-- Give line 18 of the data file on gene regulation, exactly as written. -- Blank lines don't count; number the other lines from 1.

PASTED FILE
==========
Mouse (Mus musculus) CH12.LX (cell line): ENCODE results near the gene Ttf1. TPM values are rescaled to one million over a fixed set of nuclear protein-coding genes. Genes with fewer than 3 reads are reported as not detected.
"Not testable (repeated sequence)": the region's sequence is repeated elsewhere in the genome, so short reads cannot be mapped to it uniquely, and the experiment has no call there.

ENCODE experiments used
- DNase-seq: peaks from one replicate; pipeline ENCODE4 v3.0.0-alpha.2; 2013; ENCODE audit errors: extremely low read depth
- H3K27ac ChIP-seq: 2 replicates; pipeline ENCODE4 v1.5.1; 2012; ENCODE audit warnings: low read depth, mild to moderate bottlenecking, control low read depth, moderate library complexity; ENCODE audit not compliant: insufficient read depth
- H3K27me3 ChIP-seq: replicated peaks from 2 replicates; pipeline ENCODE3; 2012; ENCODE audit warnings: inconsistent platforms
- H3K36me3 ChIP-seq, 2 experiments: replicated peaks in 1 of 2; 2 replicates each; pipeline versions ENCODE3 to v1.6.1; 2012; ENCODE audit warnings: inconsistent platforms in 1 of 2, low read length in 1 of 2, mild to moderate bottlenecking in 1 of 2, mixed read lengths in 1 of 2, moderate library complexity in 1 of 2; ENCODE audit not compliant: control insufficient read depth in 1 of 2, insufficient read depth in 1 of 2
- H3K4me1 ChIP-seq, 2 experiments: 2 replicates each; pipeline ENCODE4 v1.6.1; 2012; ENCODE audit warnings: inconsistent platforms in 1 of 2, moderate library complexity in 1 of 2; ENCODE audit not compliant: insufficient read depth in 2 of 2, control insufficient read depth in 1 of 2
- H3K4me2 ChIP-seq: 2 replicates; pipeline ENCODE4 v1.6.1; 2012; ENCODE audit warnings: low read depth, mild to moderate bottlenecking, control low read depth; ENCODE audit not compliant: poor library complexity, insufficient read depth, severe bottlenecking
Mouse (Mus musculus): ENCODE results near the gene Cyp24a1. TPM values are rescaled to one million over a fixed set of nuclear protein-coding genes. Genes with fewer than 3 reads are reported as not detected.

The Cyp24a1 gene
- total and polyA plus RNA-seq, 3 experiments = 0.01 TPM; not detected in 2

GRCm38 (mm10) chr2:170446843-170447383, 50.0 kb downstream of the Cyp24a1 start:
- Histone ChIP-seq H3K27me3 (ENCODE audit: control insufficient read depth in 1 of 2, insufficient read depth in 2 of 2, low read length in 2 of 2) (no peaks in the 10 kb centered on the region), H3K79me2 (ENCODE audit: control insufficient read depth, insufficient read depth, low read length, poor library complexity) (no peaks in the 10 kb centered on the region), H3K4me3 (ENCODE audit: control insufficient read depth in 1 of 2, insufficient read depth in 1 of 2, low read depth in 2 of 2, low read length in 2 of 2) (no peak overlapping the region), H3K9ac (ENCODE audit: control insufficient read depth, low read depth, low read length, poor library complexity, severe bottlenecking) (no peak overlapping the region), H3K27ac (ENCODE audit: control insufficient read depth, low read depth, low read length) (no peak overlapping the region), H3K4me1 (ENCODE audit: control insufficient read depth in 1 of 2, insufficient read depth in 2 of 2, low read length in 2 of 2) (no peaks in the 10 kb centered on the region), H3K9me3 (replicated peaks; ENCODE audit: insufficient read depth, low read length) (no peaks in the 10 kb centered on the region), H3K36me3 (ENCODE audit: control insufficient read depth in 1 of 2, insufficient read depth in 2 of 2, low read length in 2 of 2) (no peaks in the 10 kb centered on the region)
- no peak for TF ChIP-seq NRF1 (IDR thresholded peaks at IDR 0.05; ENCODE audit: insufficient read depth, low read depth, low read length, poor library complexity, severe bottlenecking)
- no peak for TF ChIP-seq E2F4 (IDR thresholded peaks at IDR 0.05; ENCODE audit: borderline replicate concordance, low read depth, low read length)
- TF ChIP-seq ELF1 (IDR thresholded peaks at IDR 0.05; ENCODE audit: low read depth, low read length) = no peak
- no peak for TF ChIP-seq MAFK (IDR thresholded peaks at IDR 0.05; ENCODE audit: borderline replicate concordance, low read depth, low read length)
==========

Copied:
- no peak for TF ChIP-seq MAFK (IDR thresholded peaks at IDR 0.05; ENCODE audit: borderline replicate concordance, low read depth, low read length)